how to make tool steel

How Tool Steel is Made

Tool steel, as the name suggests, is often used to produce and repair machine tools and hand tools (among other applications). Known for its extreme hardness, tool steel has good abrasion resistance and can hold a cutting edge at high temperatures.

Different grades of tool steel are made by adding different amounts of carbon, as well as other elements such as chromium, tungsten, and molybdenum. Each type and form of steel is produced with different methods, depending on the characteristics desired.

The most popular forms of tool steel are O-1 and A-2 tool steels, which are both part of the cold-work group of tool steels.

  • O-1 is a general purpose oil-hardening steel with good hardness, strength, and wear resistance. It is mainly used for items like knives and forks.
  • A-2 is an air hardening steel with good machinability along with a balance of wear resistance and toughness. A-2 is the most common variety of air-hardening steel and is often used for blanking and forming punches, trimming dies, and injection mold dies.
  • How to Make Tool Steel

    The basic process of making tool steel starts with recycled steel scrap which is melted in an electric arc furnace, along with any alloying elements. The molten mixture is poured into a giant ladle and mixed with chemicals to prevent oxidation. After impurities are removed through this refining stage, the steel is allowed to flow down into large molds to make ingots.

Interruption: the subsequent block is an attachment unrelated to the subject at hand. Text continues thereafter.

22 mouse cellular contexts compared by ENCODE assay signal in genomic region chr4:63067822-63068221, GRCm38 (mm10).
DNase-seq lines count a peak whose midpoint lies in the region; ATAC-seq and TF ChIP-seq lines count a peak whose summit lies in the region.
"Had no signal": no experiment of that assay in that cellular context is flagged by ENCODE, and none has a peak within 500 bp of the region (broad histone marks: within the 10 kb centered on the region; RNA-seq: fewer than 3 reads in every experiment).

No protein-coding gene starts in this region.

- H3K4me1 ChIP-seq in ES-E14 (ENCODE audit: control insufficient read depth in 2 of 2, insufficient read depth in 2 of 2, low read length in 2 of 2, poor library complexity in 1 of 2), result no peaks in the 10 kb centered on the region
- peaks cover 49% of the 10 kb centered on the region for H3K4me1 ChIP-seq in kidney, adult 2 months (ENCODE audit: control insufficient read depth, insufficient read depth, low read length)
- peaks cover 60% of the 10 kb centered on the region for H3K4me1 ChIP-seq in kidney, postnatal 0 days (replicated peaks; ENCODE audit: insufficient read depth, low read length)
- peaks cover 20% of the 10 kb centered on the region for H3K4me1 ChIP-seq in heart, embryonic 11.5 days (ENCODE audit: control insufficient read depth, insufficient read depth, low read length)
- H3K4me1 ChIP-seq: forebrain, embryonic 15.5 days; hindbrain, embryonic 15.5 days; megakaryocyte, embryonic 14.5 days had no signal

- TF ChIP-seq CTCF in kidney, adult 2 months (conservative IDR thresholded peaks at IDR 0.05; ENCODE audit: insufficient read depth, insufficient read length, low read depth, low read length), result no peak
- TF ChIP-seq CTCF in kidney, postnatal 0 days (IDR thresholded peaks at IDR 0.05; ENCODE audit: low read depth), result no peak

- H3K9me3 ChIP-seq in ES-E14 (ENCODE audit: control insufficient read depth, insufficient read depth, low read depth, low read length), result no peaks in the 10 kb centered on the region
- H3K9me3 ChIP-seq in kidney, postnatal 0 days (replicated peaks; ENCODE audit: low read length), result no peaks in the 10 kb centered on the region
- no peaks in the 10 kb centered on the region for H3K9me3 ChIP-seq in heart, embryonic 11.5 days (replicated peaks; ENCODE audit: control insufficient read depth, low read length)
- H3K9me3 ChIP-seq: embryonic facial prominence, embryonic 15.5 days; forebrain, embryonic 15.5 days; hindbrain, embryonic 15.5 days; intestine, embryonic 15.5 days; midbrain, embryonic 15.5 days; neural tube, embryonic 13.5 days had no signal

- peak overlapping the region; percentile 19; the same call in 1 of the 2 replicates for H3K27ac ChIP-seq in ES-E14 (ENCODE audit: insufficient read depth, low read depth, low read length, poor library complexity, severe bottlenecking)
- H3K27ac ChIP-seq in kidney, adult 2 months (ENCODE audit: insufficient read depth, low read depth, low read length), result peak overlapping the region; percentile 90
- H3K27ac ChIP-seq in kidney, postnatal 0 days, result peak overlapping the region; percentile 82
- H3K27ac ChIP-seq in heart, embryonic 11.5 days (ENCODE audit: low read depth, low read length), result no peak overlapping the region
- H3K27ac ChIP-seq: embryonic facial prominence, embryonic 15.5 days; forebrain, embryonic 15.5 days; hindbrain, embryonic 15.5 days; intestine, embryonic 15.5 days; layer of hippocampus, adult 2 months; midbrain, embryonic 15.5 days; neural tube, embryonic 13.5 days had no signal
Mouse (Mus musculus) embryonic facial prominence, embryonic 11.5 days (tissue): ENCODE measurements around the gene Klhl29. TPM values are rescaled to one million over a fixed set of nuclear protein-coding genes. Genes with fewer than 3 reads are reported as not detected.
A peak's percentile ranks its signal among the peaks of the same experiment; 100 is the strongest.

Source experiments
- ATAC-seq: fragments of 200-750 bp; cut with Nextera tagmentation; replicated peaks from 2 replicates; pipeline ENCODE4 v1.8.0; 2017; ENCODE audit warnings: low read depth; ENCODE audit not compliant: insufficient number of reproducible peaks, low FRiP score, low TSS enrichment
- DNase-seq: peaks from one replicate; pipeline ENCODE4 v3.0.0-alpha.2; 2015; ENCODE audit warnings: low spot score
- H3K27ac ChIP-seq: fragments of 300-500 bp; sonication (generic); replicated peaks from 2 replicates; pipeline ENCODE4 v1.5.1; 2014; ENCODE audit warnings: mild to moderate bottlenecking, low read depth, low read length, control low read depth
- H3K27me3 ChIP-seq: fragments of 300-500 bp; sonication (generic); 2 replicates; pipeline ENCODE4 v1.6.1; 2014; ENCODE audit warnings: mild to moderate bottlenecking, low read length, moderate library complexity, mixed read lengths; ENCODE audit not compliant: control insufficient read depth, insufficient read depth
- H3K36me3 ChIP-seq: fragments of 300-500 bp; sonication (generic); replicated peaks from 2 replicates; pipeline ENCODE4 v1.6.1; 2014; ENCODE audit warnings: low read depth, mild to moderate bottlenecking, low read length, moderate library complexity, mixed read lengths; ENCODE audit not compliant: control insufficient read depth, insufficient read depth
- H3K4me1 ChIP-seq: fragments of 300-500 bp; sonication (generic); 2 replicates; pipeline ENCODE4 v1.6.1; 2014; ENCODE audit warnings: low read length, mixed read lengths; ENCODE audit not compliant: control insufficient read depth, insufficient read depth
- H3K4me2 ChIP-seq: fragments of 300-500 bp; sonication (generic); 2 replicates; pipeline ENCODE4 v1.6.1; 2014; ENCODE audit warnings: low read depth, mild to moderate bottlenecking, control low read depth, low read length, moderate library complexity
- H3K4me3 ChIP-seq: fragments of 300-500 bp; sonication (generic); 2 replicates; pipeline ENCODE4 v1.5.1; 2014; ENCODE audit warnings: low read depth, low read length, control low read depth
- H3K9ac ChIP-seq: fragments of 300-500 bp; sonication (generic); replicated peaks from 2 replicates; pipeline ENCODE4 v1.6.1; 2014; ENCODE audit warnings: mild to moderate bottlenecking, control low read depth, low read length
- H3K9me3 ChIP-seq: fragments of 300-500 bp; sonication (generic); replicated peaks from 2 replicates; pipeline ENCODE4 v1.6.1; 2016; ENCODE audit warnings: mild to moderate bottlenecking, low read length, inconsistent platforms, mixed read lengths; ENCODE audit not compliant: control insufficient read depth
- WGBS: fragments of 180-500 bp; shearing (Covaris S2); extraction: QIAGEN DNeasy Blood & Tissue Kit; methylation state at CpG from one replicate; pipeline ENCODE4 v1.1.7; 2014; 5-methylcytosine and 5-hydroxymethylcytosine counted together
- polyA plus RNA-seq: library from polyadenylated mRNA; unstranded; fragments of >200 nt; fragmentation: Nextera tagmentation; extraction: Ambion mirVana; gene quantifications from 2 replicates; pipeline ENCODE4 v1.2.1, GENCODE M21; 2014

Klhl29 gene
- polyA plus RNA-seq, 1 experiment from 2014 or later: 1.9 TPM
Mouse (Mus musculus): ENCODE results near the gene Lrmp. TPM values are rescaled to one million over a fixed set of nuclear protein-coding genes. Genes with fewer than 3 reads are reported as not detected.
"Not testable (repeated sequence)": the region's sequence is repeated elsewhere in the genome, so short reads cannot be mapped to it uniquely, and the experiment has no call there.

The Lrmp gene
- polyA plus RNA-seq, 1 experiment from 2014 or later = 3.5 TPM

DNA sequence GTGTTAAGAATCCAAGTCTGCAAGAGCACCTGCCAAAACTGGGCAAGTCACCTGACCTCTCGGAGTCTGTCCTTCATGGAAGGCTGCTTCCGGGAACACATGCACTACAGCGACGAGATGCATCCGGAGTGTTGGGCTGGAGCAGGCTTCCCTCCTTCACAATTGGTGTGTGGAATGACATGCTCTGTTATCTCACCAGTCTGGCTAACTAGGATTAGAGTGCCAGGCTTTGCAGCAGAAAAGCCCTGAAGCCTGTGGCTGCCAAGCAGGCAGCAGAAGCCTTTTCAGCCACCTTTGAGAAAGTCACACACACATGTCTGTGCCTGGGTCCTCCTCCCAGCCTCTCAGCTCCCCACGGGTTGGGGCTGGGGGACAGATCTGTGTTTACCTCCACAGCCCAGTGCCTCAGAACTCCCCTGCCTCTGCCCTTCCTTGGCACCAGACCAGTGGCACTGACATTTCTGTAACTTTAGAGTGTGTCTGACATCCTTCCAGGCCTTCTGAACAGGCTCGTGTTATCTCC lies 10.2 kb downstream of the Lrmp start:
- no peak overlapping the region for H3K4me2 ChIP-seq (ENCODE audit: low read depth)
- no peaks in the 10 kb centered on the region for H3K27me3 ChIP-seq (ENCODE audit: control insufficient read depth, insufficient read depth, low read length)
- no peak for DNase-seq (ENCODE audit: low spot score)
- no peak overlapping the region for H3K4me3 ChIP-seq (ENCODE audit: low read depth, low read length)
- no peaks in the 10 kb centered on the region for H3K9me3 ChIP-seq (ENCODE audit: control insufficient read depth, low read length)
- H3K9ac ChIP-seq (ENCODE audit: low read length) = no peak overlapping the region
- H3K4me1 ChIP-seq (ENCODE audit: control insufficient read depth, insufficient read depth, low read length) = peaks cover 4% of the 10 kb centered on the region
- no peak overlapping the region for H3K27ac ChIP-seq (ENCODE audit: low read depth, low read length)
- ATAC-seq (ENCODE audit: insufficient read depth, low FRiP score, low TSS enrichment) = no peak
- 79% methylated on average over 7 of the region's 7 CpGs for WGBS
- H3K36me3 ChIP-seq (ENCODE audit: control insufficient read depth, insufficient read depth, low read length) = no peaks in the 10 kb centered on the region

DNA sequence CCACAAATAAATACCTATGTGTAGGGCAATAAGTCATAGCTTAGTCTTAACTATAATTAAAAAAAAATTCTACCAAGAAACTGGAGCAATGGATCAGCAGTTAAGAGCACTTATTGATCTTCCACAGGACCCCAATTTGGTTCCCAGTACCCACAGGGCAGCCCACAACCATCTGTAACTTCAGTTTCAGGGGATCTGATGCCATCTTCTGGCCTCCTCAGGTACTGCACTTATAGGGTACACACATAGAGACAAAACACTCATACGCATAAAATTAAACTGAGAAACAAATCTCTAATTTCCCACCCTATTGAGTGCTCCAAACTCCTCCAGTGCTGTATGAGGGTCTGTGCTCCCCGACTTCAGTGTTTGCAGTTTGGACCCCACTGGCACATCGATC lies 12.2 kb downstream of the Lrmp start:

After un-molding, the red-hot ingots are forged with huge mechanical dies to press them into the desired size and shape. The finished forgings are annealed by re-heating to reduce internal stresses formed during the forging process. Then they are allowed to cool slowly either in water, air, or an oil bath, allowing the metal crystals to re-form. This annealing process keeps the steel soft enough to work without cracking. It can then be cold- or hot-rolled into the desired shape.

    Advanced Methods